Sunday, January 29, 2017

Colombians against bullfighting

Bullfighting is a traditional Spanish spectacle in which bulls are taunted and wounded by a “torero” as an act of courage and manhood. This popular event is held several times a year where thousands of bulls are killed for what some call “entertainment”. In a traditional bullfight, the “torero” carries a cape with which he performs a series of movements in order to provoke the bull. When the bull approaches, the torero leans over its horns to place a stick into the bull's shoulders. The event usually wraps up with the killing of the bull, which for sure goes onto a better life. 

This tradition represents the national identity of the Spain, but is also deeply tied with the culture of other Spanish-speaking countries like Mexico, Ecuador, Venezuela and as much as I hate to say this, my home country Colombia. Today, I will focus on Colombia’s bullfights, not specifically on their cultural value but on the controversy that this tradition has generated among Colombians in the last few days. Bullfights were banned in Colombia since 2012 until the constitutional court decided to reverse the ban this year in defense of "Colombia’s cultural heritage". After four years, Colombia’s capital city and my hometown, Bogotá, witnessed the first bullfight of the year. 

The protesters, who were mainly from the capital claimed that this was a mindless decision by part of the government and that any cultural tradition should prevail over the life of an animal. Groups of students and animal rights activists took to the streets of Bogotá this past Sunday to protest against the mistreatment of these animals.  However, there are still a big number of regions that remained faithful to this tradition.  

You probably haven’t heard of this march because it did not draw the attention of social media and global newspapers as the Women’s March on Washington did. Both happened on the same weekend, but usually U.S news has more weight than Colombian news, and perhaps protesters rejecting the bullfights returning to Colombia’s capital did not appear to be like the most important event to the international news. However, I think it’s worth questioning why would someone advocate the rights of a bull considering that it is quite evident why would someone support women’s rights with the arrival of Trump’s administration.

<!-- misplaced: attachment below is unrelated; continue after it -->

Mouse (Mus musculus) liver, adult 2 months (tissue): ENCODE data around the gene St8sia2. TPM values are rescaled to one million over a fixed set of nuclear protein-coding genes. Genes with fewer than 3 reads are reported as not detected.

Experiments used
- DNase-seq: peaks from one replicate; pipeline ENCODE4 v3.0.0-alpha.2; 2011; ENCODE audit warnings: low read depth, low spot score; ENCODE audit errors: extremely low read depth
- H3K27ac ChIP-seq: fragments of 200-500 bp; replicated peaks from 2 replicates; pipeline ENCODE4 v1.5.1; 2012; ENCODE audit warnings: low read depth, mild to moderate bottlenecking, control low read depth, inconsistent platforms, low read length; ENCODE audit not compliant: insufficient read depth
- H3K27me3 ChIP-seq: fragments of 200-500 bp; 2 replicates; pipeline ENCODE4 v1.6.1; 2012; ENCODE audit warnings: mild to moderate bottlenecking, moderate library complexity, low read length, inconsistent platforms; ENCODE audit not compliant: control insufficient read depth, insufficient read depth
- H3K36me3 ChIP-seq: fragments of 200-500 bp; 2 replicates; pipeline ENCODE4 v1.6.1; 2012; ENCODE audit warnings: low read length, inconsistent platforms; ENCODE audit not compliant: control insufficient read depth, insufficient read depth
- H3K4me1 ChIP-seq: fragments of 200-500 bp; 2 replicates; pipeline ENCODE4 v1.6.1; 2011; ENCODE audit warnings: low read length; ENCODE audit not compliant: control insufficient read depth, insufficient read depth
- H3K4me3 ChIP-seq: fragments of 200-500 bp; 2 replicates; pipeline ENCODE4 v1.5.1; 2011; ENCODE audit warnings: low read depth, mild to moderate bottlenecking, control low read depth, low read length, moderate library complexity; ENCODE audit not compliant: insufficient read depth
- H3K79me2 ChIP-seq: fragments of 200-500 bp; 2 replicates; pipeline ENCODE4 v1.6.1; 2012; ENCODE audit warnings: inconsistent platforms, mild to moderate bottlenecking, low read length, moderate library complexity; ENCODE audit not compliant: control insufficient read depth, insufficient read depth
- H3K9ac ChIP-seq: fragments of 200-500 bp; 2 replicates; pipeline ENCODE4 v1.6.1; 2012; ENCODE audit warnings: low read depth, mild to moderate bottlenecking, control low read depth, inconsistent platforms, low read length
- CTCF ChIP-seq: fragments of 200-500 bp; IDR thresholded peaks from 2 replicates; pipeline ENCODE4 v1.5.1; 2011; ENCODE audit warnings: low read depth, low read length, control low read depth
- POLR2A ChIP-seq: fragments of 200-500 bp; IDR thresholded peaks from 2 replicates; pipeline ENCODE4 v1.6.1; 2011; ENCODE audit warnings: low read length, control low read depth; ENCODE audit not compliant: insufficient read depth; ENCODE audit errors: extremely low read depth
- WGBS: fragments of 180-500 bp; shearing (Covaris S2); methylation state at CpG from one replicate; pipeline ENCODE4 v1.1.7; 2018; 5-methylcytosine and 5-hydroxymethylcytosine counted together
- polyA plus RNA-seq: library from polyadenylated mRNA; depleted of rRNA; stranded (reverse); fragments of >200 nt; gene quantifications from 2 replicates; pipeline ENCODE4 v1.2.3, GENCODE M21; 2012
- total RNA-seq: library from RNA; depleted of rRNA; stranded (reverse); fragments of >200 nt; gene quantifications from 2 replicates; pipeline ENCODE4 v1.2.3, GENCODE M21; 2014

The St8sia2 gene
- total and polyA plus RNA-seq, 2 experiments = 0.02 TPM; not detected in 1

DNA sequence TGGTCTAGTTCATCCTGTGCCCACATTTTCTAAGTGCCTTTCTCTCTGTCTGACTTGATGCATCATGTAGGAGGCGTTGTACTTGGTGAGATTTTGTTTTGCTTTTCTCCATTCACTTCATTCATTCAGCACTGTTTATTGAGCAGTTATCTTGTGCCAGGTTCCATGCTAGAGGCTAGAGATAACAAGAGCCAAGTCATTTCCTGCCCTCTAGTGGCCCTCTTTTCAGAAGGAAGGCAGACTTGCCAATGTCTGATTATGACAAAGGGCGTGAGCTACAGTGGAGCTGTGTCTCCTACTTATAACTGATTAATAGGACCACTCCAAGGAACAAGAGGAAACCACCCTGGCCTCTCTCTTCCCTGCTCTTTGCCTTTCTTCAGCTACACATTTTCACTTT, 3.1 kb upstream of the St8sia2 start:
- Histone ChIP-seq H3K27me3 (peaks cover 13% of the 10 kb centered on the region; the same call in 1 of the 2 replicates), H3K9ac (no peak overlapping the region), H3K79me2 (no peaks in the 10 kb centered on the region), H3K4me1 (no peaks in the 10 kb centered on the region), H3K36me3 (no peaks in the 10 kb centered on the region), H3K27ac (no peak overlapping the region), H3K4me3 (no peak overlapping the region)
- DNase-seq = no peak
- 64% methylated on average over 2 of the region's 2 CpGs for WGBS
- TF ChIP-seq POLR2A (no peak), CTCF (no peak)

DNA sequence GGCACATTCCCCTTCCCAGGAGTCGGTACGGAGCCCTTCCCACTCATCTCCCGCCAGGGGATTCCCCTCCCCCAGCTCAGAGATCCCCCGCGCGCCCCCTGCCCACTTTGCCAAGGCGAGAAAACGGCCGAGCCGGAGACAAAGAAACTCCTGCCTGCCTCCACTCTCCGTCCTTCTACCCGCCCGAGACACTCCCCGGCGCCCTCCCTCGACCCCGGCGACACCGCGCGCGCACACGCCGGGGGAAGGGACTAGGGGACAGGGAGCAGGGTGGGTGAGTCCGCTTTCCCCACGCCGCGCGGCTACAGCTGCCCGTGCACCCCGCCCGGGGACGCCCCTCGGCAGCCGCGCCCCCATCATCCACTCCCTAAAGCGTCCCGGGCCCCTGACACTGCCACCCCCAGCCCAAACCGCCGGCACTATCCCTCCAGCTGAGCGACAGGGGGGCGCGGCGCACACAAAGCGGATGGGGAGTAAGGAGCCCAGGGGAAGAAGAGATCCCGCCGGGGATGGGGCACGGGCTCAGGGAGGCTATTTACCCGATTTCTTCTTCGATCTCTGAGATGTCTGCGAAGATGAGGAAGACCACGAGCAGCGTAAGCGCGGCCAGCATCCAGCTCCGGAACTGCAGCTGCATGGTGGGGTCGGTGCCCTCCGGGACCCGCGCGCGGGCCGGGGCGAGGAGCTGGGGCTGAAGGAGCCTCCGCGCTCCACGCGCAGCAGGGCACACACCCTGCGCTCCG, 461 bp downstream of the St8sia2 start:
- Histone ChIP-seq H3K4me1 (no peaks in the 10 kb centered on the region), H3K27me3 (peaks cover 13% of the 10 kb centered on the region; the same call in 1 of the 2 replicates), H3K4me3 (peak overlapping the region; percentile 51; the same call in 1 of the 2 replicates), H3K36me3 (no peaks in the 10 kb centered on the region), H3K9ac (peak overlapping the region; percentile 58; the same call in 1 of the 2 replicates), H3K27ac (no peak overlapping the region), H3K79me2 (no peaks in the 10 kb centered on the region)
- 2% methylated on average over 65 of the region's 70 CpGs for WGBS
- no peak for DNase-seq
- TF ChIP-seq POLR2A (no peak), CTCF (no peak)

We don’t need to understand so much of the background to know that the protesters were encouraged by the fact that bullfights are perceived as a bloody and degrading act towards these animals.  However, as we learned in class not everything is reduced to facts and most things don’t speak by themselves, they require interpretation. The debate relies in two positions: the people who disagree, who are in great part from Bogotá and the people who agree with this new law, who generally speaking live in the regions where all the festivals, fairs and most cultural traditions are held. As rhetorical processes demand interpretation, they also demand to be directed to the right audience. In this sense, bullfights are not only a matter of morality but also a matter of geography. The reason why the people from Bogotá reject bullfights and certainly are encouraged to be interactive is because none of the protesters feel culturally identified with a man moving a cape towards a bull and all of what they see is a man killing an animal. The students and activists felt persuaded to organize a movement because they found in each other a feeling of empathy based on common ideas, experiences and realities. 

According to the Colombian newspaper, El Tiempo, hundreds of activists dressed in black shouted “murderers” as they marched across the Santamaria Bullring. They didn't mince their words because none of these traditions are attached to the hearts of the people from Bogotá which, as many other capitals of the world, is the center of industry, commerce, education and modernization, but not exactly the place where all the historical and cultural traditions live. As a person who lived in Bogotá 18 years it wouldn’t be hard for me to shout the same thing if I were part of the protest, but probably a person who lives from the tourism, or a farmer from a rural area wouldn’t think the same as the people from the capital. This is a generalized thought but the point is that the way people think has a reason and social change is only achieved when it's aimed to affect the right audience.

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